Month: December 2014

A reactive and performant Spray + Akka solution to “Playing with concurrency and performance in Java and Node.js”

In my previous post I examined a fictitious trading engine and compared a Java based blocking solution to a Node.js based non-blocking solution. At the end of the post I wrote that: I suspect that following the recent success of Node.js, more and more asynchronous Java libraries will start to appear. Well such libraries already exist, for example: Akka, Spray, and this Mysql async driver. I set myself the challenge of creating a non-blocking Java based solution using exactly those libraries, so that I could compare its performance to that of the Node.js solution created for the last article. The first thing you might have noticed is that these are all Scala based libraries, but I wrote this solution in Java even though it is a little less syntactically elegant. In the last article I introduced a solution based upon Akka whereby the trading engine was wrapped in an actor. Here, I have dropped Tomcat as the HTTP server and replaced it with Spray, which neatly integrates the HTTP server straight into Akka. In theory this should make no difference to performance, because Spray is NIO just as Tomcat 8 is, out of the box. But what attracted me to this solution was that overall, the number of threads is greatly reduced, as Spray, Akka and the async Mysql library all use the same execution context. Running on my Windows development machine, Tomcat has over 30 threads compared to just a few over 10 for the solution built here, or…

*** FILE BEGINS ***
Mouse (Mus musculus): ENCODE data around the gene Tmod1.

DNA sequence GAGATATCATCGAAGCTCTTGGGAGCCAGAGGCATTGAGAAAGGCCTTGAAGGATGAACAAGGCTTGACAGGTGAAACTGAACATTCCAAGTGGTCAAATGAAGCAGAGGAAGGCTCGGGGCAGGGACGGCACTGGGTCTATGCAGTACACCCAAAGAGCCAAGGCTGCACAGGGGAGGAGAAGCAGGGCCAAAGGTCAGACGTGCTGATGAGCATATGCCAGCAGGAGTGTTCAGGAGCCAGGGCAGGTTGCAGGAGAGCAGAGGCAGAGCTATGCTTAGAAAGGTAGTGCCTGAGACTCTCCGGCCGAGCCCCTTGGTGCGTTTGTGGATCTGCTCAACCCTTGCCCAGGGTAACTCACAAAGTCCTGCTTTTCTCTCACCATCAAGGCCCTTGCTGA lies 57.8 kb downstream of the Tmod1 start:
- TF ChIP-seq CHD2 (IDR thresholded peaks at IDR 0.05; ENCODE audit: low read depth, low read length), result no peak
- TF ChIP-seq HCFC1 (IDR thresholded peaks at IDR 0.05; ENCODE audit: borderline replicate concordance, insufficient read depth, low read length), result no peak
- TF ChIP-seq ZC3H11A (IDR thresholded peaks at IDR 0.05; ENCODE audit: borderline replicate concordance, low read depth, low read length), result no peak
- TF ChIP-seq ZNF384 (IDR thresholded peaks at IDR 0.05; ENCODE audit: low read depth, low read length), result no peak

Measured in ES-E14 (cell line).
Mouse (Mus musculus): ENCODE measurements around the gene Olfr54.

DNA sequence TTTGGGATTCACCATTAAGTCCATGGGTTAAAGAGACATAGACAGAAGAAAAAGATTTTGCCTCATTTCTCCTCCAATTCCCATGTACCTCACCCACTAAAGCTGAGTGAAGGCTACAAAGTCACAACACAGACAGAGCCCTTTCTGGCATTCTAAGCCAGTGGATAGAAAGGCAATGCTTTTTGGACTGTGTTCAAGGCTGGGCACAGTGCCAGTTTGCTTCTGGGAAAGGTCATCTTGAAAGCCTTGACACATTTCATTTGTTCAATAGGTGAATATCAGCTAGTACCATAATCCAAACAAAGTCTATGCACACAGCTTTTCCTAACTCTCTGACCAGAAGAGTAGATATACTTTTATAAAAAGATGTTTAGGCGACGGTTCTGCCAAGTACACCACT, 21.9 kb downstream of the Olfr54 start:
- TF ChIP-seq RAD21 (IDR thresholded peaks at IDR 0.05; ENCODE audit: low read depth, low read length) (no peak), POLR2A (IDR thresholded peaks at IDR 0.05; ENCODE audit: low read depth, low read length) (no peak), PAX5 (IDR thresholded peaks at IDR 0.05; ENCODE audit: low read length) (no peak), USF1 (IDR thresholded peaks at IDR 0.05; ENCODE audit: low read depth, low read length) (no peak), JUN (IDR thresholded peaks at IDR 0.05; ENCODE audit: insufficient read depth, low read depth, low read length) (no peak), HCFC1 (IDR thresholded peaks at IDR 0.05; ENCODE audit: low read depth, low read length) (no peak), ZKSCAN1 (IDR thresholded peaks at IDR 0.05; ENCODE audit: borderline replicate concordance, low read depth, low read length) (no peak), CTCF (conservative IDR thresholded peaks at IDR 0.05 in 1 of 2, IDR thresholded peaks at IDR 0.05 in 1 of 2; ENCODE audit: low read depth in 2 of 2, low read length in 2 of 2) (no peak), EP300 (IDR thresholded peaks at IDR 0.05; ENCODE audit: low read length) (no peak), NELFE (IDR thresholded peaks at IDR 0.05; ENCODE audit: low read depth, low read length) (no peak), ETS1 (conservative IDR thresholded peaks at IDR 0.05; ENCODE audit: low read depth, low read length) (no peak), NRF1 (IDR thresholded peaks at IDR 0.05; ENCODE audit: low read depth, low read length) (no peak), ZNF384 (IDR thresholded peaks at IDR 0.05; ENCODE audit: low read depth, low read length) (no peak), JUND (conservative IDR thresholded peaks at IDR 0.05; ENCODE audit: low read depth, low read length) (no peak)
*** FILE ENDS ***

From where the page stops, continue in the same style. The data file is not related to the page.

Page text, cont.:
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Playing with concurrency and performance in Java and Node.js

Imagine a simple market where buyers and sellers interested in the same product come together to trade. For each product in the market, buyers interested in the product could form an orderly queue, sorted on a "first come, first serve" basis. Each buyer could then approach the cheapest seller and trade, purchasing as much of the product from the seller as they wish for the price dictated by the seller. Should no seller be offering the product at a price low enough, the buyer could step to the side, giving the next buyer the opportunity to trade. Once all buyers have had the chance to make a trade, and after all products in the market have been through the cycle, the whole process can start again, after satisfied buyers and sellers leave and new ones take their place. In the internet age, there is no reason why buyers and sellers could not trade on a virtual platform, using this type of algorithm, from the comfort of their armchair. Indeed, trading platforms like this have existed for many years. While basic, this type of problem becomes interesting when used to build a computer based trading engine. Simple questions pose challenges: How could the market scale up across multiple cores? How could the market scale out across multiple machines? Inherently, the answers boil down to requiring some form of concurrency so that such a trading engine can scale. Typically I would jump into writing a Java based solution using perhaps an execution…

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